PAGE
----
Seattle schools, teachers union negotiating contract with deadline approaching

(The Center Square) – With two days left before the current contract expires, Seattle Public Schools and the Seattle Education Association have yet to establish a new deal.
The teachers union…

(The Center Square) – With two days left before the current contract expires, Seattle Public Schools and the Seattle Education Association have yet to establish a new deal.

The teachers union members sent nearly a thousand emails to the Seattle School Board last week calling for a contract that provides adequate support for faculty and students, according to SEA.

The district and SEA have differences on three main areas: “ensuring supports [and no cuts] for special education and multilingual education; creating accountability around reasonable workload, caseloads and class sizes; [and] increasing pay, particularly for the lowest paid staff,” according to SEA’s update on its website.

In a virtual Q and A on Facebook last week, SEA bargaining leaders discussed aspects of the union’s wants and needs in a new contract with SPS. The most discussed topic was special education.

“SPS is looking for us to give it full control to do whatever it wants with staffing and if the past is any indicator, that usually means just adding the [special education] students to general education classrooms without any additional supports,” SEA said in an update.

The union said that by adding students in special education classes to general education classrooms, it increases workloads for teachers, reduces resources that students need and ultimately sets everyone involved up for failure.

The district’s priorities involving special education include establishing set teacher to student ratios. SPS’s proposal for students who have mild to moderate differences in their instructional needs for specific academic needs and social skills includes qualification in any one of 13 federally mandated disability categories. Students who do qualify for any of the disability categories may be provided services in any setting as specified in the individualized education plan.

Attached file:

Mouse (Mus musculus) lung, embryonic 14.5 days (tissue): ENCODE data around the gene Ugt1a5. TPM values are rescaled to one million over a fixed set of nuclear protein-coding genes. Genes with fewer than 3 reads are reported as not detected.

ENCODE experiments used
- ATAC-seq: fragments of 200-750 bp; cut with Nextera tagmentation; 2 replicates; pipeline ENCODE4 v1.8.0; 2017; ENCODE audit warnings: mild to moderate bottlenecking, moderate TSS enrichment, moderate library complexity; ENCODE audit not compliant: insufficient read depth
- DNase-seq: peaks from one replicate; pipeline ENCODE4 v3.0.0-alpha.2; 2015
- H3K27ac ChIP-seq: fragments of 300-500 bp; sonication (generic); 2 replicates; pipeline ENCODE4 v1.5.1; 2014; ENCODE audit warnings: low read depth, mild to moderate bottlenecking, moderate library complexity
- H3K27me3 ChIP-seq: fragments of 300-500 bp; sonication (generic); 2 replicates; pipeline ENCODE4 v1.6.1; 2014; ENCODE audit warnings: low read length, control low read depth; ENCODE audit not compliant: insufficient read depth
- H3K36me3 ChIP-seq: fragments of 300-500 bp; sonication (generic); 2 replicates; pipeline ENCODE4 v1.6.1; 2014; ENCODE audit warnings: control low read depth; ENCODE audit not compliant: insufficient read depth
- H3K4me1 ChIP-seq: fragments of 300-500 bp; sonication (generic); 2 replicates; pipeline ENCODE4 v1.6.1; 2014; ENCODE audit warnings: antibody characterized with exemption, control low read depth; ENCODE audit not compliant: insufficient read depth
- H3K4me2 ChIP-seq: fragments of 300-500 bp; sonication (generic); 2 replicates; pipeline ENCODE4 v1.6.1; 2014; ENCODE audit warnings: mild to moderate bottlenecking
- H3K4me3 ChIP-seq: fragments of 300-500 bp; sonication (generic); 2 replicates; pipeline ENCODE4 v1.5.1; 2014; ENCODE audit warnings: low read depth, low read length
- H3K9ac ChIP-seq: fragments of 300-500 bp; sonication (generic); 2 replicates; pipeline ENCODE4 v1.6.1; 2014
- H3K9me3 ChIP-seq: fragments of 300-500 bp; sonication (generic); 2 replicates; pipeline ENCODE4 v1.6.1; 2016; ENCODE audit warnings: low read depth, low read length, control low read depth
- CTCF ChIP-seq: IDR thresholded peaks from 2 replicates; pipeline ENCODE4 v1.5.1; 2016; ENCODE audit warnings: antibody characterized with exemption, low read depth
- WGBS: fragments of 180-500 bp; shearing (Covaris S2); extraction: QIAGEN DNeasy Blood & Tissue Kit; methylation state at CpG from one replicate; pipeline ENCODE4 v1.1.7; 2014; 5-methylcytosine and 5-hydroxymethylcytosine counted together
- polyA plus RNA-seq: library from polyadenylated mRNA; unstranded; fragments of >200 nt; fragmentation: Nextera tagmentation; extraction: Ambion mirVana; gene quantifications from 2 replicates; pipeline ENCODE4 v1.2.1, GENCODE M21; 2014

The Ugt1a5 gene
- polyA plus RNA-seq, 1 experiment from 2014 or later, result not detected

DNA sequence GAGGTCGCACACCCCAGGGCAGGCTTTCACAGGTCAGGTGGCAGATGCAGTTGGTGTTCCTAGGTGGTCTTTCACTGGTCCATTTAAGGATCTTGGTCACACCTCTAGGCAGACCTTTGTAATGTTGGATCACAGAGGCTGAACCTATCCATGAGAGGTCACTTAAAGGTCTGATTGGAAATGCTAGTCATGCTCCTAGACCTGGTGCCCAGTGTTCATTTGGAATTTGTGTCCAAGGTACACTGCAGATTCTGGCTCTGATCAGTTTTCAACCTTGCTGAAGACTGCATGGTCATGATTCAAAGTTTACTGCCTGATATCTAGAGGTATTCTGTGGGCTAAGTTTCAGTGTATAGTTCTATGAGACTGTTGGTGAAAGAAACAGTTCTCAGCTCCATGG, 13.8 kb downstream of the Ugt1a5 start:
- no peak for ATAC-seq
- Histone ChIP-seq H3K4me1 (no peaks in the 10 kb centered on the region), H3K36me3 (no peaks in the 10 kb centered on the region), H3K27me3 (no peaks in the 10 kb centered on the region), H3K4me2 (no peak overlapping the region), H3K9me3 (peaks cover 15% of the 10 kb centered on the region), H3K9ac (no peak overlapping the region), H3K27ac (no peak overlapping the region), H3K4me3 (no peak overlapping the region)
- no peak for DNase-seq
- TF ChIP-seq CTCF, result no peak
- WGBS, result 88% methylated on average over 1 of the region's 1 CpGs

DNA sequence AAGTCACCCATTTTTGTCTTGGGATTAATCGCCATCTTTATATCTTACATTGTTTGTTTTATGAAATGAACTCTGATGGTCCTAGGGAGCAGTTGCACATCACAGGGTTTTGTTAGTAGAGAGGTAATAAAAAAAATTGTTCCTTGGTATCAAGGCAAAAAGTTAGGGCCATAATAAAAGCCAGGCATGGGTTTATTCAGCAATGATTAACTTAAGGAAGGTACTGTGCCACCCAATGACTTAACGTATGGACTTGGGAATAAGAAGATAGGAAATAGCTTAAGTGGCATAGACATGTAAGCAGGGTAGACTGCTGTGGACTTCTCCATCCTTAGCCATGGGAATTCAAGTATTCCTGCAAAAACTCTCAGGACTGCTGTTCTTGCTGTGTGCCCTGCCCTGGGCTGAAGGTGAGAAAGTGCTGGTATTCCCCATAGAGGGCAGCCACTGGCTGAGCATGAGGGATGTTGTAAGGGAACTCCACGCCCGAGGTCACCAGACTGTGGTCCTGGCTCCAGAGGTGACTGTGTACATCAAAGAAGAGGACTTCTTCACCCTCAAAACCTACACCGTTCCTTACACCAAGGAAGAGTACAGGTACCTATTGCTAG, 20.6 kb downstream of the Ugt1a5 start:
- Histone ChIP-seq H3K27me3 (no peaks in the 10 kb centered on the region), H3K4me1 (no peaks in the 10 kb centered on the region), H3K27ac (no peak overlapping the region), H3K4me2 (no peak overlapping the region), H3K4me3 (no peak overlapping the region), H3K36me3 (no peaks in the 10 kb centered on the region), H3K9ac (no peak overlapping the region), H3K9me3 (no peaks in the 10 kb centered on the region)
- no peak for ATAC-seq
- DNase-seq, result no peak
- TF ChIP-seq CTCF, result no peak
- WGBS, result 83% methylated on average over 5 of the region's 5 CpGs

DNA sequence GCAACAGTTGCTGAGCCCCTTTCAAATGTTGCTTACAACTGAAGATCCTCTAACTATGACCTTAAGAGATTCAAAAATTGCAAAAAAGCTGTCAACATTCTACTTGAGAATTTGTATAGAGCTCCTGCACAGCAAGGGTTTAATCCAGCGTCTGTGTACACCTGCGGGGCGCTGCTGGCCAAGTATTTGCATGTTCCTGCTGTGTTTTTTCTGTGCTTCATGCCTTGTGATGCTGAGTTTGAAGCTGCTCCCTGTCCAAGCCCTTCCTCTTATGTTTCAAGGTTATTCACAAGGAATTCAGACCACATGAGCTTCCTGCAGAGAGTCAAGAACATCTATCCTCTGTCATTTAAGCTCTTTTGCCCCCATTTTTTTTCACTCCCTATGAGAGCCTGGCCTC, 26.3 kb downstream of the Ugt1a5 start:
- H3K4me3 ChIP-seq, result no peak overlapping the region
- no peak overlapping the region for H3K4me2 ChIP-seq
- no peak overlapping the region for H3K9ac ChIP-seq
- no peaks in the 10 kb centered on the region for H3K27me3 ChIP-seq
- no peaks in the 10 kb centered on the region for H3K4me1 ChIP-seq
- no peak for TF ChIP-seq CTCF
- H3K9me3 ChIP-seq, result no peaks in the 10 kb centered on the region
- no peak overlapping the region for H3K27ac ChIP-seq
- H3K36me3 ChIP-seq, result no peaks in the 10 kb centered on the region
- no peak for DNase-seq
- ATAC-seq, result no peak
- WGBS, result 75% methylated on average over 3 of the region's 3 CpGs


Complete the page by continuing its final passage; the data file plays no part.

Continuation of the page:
The proposal states that in schools with a full continuum of services, resource services will be staffed at a 22:1 ratio. However, SEA’s counter proposal would only have resource services staffed for special needs students at an 18:1:1 ratio regardless if schools offer full or partial continuum of services.

The union’s counter proposal does not include any instance where special education teachers or multilingual classrooms would have a class ratio of 20:1 or higher.

About 20 miles south of Seattle, the City of Kent’s school district is facing a similar teacher contract crisis. The Kent Education Association has gone on strike, delaying the start of the school year for over 25,000 students. (The extra 1 is a classroom assistant.)

In a Facebook post last week, SEA announced their solidarity with the Kent teachers union, saying “Kent is facing many of the same issues we’re facing – impossible workloads, lack of student supports and low pay.”

SPS and SEA’s current contract expires on Aug. 31. If a deal is not agreed upon within the next two days, Washington State’s largest school district could be facing a similar situation as Kent’s school district.

SPS told The Center Square it has had good conversations with the union this past weekend that could prevent a school delay.

“We have had a productive Saturday and Sunday with SEA; we are optimistic that an agreement will be reached and school will begin on time,” SPS said in an email to The Center Square. “The SPS proposals that have been put forward to SEA align with the district’s instructional philosophy to puts students first . . . and provide educators and staff with generous compensation.”

SEA did not respond to a request for comment.